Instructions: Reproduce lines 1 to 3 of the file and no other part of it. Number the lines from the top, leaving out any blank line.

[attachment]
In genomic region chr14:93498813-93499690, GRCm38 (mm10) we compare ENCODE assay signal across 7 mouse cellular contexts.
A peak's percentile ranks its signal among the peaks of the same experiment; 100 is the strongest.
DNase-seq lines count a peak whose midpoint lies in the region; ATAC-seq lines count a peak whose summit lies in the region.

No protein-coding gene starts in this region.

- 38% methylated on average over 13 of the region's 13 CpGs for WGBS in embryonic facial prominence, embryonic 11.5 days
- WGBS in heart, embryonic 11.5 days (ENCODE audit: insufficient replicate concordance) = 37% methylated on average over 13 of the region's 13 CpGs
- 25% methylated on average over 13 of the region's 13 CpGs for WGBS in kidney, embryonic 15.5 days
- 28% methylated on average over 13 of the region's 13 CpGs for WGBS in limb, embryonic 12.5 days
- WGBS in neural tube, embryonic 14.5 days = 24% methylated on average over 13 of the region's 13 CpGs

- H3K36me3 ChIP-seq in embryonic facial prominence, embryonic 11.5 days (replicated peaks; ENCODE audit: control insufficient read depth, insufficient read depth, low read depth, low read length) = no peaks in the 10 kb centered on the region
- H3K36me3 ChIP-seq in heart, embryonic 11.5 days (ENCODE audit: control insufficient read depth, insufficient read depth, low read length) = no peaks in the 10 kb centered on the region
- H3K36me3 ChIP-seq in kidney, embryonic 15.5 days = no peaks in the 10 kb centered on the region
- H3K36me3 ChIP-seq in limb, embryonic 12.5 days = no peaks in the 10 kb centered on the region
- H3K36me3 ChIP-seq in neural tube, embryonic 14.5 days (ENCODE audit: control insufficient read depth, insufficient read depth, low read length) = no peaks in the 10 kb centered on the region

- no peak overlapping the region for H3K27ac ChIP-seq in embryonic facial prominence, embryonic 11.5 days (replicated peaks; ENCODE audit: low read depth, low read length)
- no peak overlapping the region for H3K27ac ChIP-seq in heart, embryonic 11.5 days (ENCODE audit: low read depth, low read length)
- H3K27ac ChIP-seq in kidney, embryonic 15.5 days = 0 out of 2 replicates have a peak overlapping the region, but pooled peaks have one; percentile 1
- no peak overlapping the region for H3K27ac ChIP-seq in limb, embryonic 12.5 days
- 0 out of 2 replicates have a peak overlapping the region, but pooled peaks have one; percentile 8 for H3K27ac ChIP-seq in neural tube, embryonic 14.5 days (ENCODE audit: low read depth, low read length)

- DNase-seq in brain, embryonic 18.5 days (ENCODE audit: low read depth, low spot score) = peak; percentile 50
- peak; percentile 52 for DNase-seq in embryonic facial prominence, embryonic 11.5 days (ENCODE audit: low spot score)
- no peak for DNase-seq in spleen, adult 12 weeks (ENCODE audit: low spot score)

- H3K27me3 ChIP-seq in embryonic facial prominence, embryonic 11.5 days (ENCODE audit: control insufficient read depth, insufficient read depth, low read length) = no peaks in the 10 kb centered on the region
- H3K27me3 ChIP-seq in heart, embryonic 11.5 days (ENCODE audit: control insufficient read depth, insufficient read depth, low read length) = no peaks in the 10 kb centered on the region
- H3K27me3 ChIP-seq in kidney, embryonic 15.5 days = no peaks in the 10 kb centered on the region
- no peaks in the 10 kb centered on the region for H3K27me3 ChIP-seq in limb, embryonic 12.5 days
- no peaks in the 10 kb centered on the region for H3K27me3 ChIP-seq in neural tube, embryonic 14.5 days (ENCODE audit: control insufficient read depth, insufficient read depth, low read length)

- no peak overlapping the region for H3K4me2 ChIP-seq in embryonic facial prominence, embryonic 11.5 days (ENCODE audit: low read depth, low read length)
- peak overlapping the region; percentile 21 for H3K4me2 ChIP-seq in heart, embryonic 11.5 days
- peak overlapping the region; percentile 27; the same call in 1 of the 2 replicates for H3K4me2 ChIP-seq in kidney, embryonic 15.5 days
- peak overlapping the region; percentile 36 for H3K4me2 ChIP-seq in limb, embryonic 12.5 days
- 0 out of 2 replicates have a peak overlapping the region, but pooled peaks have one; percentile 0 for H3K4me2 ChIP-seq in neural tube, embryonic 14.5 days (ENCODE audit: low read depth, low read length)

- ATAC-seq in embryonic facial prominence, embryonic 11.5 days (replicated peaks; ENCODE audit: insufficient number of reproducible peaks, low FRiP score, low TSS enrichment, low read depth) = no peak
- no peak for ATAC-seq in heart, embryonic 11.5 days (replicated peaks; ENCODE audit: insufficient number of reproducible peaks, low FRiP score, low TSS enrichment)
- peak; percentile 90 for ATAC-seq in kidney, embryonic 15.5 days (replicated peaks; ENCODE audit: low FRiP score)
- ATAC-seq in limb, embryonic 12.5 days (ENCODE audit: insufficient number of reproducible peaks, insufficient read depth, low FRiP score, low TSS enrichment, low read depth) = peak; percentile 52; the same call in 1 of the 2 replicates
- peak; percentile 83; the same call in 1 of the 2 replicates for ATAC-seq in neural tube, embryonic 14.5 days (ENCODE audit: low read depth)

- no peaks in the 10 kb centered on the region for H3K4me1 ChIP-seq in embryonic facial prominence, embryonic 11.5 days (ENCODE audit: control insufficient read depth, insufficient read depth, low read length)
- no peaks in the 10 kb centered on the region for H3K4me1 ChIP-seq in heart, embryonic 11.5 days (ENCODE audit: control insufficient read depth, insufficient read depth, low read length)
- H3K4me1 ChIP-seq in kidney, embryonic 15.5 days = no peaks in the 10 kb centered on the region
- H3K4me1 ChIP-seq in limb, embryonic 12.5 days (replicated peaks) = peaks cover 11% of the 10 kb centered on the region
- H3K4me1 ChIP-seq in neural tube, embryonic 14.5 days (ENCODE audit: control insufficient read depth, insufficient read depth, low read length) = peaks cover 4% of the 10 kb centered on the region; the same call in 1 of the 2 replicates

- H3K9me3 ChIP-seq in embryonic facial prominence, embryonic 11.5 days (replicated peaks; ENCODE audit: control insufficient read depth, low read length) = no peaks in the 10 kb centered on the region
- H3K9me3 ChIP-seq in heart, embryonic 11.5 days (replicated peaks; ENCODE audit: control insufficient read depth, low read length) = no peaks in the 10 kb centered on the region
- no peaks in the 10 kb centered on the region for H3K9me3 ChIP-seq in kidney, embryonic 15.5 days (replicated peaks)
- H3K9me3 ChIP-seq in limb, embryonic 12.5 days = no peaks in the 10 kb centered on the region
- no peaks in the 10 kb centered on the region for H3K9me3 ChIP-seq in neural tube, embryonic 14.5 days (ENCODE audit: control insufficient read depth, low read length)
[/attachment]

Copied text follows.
In genomic region chr14:93498813-93499690, GRCm38 (mm10) we compare ENCODE assay signal across 7 mouse cellular contexts.
A peak's percentile ranks its signal among the peaks of the same experiment; 100 is the strongest.
DNase-seq lines count a peak whose midpoint lies in the region; ATAC-seq lines count a peak whose summit lies in the region.